Heather Donahue's Growgirl: Blair Witch Project Actor Wrote a Memoir on Her New Life...as a Pot Farmer
"Fail again. Fail better," goes the well-worn Samuel Beckett quote former actress Heather Donahue chooses to open her new memoir, Growgirl. As epigraphs go, it would be hard to find one more appropriate.
In 1999, Donahue starred in cult hit The Blair Witch Project, only to watch her meteoric rise to fame crash and burn as soon as the hype surrounding the movie did. Ten years later, faced with a moribund acting career and zero marketable skills, Donahue fled Los Angeles to spend a year living off the land in Northern California. There, like any respectable Hollywood has-been, she rented a house in the woods near a place she calls "Nuggettown, CA," and set about writing a book.
"I thought it would be in the 'city mouse becomes country mouse' vein. Growing the veggies and trying to become self-sustaining, that kind of thing," Donahue says by phone from San Francisco.
In Nuggettown, Donahue managed to fail not only better but spectacularly. The stoner boyfriend she had followed north dumped her. Deer ate her vegetable patch. A fox killed all her chickens. Even her pet tortoise, Buga, ran away.
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"At the end of the day, it was just me, the dog and the girls," Donahue recalls.
By "girls," she means the O.G. kush she was cultivating alongside chard and heirloom tomatoes, a lucrative side project that funded her escape, and a detail she fully intended to leave out of her memoir.
"I had over 1,000 pages of journals in the first two months, and none of them even include the word 'pot,'?" Donahue says. "I was that paranoid."
Those notes are being published now — with marijuana references included — as Growgirl, a chronicle of the onetime Hollywood It girl's yearlong attempt to raise and sell the perfect bud.
Yes, Donahue admits, "It does make me nervous that I've just written a book about doing something that's technically, federally illegal."
The purpose of her project, she says, was to offer readers a less stereotypical view of the medicinal marijuana industry. Pot farmers "aren't all mountain men with beards. I met a lot of grandmothers who couldn't live on their pensions, and single mothers trying to send their kid to private school."
Maybe Donahue intended her memoir as a way to champion single moms and struggling grandmas, but the book she came up with — a gossipy insider exposé about the members of a local pot growing collective called the Community — is a lot more fun than that. Donahue introduces us to Zeus, a 30-year-old balding "country-tyme baller"; Zeus' girlfriend, Cedara, "who looked like Snow White if Snow White had spent some time as an expat in Thailand instead of going to college"; and assorted "semiretired massage therapists," who raise their boyfriends' toddlers from previous relationships and tend to the vegetable gardens.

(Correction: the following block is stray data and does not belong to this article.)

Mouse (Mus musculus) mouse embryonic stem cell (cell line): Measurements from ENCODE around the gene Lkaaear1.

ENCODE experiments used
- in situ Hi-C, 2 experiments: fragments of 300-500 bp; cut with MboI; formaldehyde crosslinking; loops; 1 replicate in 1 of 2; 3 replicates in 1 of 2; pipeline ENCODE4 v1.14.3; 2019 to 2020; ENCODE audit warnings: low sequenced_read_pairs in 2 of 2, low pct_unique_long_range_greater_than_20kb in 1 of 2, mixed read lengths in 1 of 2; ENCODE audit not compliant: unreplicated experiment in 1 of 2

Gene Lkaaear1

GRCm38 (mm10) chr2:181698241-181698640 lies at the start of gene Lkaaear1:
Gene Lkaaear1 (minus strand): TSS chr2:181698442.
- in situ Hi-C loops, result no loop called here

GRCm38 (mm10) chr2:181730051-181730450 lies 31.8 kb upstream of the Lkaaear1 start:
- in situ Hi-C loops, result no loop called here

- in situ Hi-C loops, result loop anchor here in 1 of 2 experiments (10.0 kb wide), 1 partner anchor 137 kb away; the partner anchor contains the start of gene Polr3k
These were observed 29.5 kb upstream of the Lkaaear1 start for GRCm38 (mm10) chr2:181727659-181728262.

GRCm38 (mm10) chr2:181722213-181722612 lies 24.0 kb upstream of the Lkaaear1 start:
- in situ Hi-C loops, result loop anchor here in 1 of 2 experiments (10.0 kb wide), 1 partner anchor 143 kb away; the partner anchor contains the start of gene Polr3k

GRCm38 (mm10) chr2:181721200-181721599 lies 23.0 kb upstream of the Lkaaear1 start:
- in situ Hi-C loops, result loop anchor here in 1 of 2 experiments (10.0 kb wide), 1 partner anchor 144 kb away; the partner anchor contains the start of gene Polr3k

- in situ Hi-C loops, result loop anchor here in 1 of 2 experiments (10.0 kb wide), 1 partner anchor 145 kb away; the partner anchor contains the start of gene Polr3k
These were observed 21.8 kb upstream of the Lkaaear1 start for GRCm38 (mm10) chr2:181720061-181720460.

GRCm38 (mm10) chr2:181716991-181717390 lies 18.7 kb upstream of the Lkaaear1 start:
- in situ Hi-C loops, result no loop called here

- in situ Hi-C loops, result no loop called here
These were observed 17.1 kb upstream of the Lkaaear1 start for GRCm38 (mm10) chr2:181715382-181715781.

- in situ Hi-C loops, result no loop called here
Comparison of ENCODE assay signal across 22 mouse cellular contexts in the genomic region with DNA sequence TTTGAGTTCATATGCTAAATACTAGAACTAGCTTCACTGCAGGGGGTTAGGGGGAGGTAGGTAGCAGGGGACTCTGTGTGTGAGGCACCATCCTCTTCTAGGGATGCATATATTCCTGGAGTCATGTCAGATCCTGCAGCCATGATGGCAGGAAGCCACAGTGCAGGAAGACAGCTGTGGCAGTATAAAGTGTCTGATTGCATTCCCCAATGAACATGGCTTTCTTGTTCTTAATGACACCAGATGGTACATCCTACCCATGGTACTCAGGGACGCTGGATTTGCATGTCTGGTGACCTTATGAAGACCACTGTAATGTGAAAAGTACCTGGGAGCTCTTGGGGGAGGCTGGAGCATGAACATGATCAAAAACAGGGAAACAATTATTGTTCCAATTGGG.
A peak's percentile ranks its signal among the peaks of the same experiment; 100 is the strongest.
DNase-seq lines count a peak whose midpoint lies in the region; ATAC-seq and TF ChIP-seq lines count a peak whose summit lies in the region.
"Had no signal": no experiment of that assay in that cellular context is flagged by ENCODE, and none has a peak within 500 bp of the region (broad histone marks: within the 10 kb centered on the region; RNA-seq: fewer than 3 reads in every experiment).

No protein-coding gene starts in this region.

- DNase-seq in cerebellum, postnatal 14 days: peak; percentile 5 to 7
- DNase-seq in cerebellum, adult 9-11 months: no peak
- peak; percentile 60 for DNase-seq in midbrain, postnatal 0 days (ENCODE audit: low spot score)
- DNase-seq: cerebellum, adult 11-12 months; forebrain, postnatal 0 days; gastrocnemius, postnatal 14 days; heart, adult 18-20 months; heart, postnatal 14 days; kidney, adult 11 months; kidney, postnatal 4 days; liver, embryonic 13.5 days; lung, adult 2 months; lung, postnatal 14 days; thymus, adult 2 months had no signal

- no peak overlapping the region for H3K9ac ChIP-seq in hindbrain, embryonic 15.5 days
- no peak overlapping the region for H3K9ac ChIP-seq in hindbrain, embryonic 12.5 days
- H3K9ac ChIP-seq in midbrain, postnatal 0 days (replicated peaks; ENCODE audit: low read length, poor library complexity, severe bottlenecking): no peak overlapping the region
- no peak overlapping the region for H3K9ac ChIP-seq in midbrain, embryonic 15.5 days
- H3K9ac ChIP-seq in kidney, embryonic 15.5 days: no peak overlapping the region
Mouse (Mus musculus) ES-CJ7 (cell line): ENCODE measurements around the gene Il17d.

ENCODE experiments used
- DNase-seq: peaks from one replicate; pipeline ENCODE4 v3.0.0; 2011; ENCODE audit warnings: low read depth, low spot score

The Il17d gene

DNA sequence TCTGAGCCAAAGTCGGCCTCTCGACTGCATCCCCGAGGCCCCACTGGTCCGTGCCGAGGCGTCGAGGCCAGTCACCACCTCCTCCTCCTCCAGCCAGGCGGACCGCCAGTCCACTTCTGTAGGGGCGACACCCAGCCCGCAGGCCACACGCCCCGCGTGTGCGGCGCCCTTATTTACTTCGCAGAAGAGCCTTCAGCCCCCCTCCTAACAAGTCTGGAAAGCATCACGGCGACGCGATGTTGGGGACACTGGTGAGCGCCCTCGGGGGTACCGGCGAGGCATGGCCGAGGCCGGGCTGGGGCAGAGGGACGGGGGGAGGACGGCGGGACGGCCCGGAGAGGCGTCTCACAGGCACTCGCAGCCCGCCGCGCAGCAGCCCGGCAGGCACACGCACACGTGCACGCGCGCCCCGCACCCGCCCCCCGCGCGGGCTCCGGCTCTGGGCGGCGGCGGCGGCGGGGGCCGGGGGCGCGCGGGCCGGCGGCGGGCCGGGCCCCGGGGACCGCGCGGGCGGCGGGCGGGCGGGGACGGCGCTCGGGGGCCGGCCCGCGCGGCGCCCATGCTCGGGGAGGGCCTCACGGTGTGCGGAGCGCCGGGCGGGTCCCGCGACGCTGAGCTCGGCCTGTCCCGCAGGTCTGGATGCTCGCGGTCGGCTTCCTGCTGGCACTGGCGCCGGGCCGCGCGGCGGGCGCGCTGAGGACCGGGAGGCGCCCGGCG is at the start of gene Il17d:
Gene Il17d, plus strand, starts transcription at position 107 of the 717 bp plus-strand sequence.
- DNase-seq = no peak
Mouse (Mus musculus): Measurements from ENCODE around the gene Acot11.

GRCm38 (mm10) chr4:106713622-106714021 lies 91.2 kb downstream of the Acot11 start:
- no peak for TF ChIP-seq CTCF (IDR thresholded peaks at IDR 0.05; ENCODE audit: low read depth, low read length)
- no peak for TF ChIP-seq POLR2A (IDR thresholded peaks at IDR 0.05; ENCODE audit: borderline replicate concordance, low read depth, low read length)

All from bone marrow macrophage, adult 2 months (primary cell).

Faced with a lack of alternatives, Donahue spends a year enduring hippie staring contests and naked hot-tub romps that include both her (soon-to-be-ex) boyfriend and the girl he has a crush on.
"What we all had in common was no Plan B," she explains.
Growgirl is a portrait of a woman still trying to figure out who she is as she edges into her late 30s. As a memoirist, Donahue avoids self-pity, though she does tend toward the scatological, obsessively documenting every burp, fart and stray body hair. (One memorable early chapter centers on a "tit whisker.") At times her openness can feel gratuitous, but it helps that Donahue is preternaturally self-aware, quick to point out her own flaws before anyone else has the chance.
"I've started to find beauty in the repulsive," she explains. "I know how it can be seen as sort of an obnoxious overshare, but I felt it was important to put myself in that position."
If you're not already planning your next trip to Burning Man, you're probably rolling your eyes. Then again, if you're not already planning your next trip to Burning Man, you're not the audience Donahue is looking for.
"I'm trying to think of it as building a tribe," she says. "I'm trying to reach out to people who want to create lives for themselves that have some sense of autonomy and are willing to break a few rules to get there. I want to figure out what they're thinking about."
Donahue reads from Growgirl on Jan. 16 at 7 p.m., Book Soup, 8818 W. Sunset Blvd., W. Hlywd.
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